Judicial Nominations Likely to Die at Year’s End, Republicans Say

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By Nancy Ognanovich

Nov. 16 — Senate Republican leaders said they had no plans to move any of President Obama’s nominees to serve on the federal judiciary this year, which means 30 judicial picks on the chamber’s executive calendar will die with the 114th Congress.

Senate Majority Whip John Cornyn (R-Texas) said he and Majority Leader Mitch McConnell (R-Ky.) have no plans to take up any of the judges pending on the calendar, even those nominated with the strong recommendation of Republican senators. He said all the Obama nominees ready for the floor and dozens of others still pending in the Judiciary Committee will probably be returned to the White House at the end of the session.

“I don’t see a rush to confirm a bunch of Obama nominees for the federal bench,” Cornyn told reporters when asked about the status of the judges awaiting confirmation.

Republican leaders’ stance ensures that many vacancies in the federal judiciary will remain unfilled for months and also marks the end of what has been a mutliyear effort by many judges to be appointed to the federal bench. Fewer than 20 judges have been confirmed since Republicans took over the chamber in early 2015. Some of the nominees have been awaiting action since that winter.

“We have a very limited period of time that we’re in session, so I don’t think it’s realistic to see these judges confirmed,” Cornyn said.

Trump to ‘Make His Mark.’

The nominees awaiting confirmation for the longest period include four nominated in 2014 for the U.S. Court of Federal Claims. The bulk of those on the calendar were nominated to serve in the federal district courts, although there also are a few for appellate level courts on the calendar.

Meanwhile, dozens more—including the nomination of Merrick Garland to serve on the U.S. Supreme Court—continue to await action at the Judiciary Committee. Cornyn suggested he doubts any of those—including five judges that he and Sen. Ted Cruz (R-Texas) recommended to Obama—have any chance to win confirmation this year.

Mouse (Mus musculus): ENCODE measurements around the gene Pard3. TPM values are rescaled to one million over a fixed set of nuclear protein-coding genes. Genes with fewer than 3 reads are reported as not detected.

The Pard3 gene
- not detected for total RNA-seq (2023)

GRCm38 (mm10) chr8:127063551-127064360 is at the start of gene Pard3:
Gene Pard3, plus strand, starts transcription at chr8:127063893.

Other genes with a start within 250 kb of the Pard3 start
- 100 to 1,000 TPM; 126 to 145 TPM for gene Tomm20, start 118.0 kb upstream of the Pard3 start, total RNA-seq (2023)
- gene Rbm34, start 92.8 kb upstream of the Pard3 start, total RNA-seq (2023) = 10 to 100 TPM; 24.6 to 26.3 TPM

Cornyn said it would be difficult to clear the calendar in what will be a short lame-duck session. But he said the shift in the political landscape now makes it unlikely judges will be confirmed.

“It might have been different if we had Hillary Clinton coming in but we don’t, we have a Republican administration and I think they’re going to be wanting to make their mark on the federal judiciary, beginning with the Supreme Court,” Cornyn said.

There is a large mark to be made: President-elect Donald Trump has an opportunity to shift the entire judicial system to the right by filling the more than 100 vacancies on the federal bench with conservative lifetime appointees (see related story in this issue).

According to the Administrative Office of the U.S. Courts, as of Nov. 16, it said there are 81 vacancies at the federal district courts, 13 at the courts of appeal, two at the International Trade Court, and six at the Court of Federal Claims.

More Rules Changes?

Cornyn and Sen. Roy Blunt (R-Mo.), another member of McConnell’s leadership team, told reporters that changes Democrats forced through two years ago to eliminate a 60-vote threshold for judicial nominees will greatly improve Trump’s chances to put in place the more conservative judges the party wants. Former Majority Leader Harry Reid (D-Nev.) decided to employ the “nuclear option” to get Obama nominees confirmed after McConnell had repeatedly blocked action on Obama judges.

Lawmakers said they aren’t planning at present to change the 60-vote rule for Supreme Court nominees but will use the 51-vote threshold for lower court judges to fill the vacancies with Trump nominees.

Blunt said there shouldn’t be any “funny business” that would make Republicans consider expanding the rules change. Meanwhile, the GOP “should be grateful that Harry Reid established a precedent for almost every nomination that now a Republican congress with 51 votes can get people into these jobs with a Republican president quicker than has been the case in decades. For the new administration and this Congress it produces a good result. All the lower judgeships can be filled with 51 votes, every nomination, and hopefully we’ll make the most of it.”

To contact the reporter on this story: Nancy Ognanovich in Washington at nognanov@bna.com

To contact the editor responsible for this story: Paul Hendrie at pHendrie@bna.com

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